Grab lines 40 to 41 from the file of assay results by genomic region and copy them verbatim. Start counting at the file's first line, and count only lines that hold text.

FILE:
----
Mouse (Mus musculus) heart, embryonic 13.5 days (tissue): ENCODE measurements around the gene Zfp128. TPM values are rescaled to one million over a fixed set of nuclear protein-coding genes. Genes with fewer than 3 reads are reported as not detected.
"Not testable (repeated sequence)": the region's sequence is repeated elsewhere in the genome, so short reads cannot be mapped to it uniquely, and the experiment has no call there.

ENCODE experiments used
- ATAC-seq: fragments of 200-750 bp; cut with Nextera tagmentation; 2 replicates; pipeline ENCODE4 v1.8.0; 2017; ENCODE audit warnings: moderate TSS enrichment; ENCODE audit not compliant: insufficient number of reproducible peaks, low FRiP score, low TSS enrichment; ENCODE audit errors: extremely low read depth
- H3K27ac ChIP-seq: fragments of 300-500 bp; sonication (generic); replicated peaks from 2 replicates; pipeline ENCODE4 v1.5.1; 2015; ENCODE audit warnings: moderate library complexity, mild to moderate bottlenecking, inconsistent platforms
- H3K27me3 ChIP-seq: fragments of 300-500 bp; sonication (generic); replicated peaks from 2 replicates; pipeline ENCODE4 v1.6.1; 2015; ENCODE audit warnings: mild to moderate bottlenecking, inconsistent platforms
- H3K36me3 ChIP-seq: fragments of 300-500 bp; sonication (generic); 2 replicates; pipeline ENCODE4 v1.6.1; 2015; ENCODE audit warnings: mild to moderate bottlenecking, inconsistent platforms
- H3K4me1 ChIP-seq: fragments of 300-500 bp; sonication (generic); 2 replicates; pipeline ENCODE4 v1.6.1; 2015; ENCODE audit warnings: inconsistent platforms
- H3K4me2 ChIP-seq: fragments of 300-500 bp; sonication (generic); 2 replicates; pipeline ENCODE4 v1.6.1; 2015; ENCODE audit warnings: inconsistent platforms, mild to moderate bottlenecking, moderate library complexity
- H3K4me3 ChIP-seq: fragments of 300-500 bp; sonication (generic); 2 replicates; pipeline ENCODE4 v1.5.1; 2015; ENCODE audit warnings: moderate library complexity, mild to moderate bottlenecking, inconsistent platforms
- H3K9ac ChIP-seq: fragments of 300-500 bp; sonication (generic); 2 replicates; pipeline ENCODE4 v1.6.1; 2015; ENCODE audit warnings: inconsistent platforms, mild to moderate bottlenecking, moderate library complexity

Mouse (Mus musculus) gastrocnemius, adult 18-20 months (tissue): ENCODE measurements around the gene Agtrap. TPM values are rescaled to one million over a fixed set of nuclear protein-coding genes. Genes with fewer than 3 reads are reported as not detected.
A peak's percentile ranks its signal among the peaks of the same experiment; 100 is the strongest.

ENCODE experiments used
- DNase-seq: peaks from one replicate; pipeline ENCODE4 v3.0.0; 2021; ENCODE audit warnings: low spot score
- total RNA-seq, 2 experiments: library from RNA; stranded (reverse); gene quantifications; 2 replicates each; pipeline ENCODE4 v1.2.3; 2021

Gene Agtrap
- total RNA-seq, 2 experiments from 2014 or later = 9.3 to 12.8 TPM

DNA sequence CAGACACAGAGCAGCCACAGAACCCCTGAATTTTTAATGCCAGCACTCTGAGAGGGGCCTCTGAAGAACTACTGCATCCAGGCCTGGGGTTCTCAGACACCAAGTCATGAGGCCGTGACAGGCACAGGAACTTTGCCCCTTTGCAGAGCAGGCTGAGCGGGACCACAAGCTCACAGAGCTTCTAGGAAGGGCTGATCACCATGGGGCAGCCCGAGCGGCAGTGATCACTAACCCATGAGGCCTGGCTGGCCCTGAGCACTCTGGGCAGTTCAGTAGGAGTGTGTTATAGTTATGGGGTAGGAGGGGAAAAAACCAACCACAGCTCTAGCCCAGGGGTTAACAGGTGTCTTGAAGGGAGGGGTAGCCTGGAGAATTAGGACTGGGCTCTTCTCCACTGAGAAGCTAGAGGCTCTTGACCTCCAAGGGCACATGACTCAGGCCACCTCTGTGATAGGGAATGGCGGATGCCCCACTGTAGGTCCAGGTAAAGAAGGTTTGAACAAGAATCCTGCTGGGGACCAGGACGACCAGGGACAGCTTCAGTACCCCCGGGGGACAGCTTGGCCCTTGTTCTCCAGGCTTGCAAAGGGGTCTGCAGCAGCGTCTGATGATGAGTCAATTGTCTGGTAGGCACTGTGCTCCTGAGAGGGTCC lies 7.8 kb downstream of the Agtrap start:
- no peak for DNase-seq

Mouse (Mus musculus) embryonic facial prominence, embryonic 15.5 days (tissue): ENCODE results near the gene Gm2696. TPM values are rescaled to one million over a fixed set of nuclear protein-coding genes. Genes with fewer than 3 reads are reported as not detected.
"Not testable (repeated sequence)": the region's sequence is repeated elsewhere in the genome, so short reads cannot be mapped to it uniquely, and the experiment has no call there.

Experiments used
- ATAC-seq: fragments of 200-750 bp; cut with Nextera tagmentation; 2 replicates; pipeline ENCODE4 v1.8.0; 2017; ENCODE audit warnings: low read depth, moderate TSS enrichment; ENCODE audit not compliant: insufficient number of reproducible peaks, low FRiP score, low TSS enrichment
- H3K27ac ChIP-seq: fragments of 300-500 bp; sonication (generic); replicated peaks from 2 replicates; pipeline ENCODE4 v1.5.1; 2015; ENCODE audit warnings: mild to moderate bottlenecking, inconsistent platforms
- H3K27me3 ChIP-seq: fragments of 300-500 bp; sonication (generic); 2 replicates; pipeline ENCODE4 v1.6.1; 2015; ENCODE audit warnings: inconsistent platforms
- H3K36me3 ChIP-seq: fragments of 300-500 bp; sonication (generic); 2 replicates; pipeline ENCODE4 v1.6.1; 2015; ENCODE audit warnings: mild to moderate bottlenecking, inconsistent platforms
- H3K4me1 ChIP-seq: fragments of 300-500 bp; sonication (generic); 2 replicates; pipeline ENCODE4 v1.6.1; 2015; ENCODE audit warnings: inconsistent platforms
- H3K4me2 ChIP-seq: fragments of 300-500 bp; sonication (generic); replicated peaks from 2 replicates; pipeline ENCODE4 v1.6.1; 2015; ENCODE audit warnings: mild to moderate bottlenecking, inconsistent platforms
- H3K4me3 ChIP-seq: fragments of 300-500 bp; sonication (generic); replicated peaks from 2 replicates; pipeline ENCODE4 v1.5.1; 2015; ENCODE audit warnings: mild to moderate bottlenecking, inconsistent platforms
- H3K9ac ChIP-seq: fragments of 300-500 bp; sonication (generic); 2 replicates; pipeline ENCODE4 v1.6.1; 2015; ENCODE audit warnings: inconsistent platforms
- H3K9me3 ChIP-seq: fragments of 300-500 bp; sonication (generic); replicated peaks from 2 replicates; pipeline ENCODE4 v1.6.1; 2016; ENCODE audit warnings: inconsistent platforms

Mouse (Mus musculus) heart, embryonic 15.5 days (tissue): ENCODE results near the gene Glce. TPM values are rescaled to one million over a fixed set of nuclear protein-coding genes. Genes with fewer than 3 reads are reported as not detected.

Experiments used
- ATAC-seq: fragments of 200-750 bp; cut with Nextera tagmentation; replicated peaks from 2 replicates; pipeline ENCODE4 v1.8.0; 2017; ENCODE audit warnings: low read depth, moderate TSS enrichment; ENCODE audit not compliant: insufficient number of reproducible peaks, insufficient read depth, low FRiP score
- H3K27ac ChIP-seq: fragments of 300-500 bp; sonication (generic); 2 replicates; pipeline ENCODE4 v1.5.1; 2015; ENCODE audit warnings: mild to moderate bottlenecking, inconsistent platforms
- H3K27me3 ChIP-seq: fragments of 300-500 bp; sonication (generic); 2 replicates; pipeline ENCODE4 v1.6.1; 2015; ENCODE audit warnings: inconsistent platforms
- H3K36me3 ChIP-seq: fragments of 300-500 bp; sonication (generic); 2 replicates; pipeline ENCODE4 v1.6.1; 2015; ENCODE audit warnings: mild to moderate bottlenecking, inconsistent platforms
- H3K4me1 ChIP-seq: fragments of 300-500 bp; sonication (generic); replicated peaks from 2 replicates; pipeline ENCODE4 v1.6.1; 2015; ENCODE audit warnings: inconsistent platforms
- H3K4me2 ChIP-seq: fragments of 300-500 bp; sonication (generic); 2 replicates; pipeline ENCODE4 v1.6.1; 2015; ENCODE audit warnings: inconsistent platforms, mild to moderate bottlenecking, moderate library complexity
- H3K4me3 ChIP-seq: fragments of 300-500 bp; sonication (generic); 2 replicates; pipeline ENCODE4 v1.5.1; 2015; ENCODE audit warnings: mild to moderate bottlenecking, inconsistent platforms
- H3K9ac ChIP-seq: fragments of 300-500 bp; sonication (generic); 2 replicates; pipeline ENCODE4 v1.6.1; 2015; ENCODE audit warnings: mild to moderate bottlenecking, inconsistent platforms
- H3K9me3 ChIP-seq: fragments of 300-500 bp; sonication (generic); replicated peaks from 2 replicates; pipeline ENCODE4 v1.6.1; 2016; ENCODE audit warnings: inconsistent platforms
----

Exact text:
- H3K4me2 ChIP-seq: fragments of 300-500 bp; sonication (generic); 2 replicates; pipeline ENCODE4 v1.6.1; 2015; ENCODE audit warnings: inconsistent platforms, mild to moderate bottlenecking, moderate library complexity
- H3K4me3 ChIP-seq: fragments of 300-500 bp; sonication (generic); 2 replicates; pipeline ENCODE4 v1.5.1; 2015; ENCODE audit warnings: mild to moderate bottlenecking, inconsistent platforms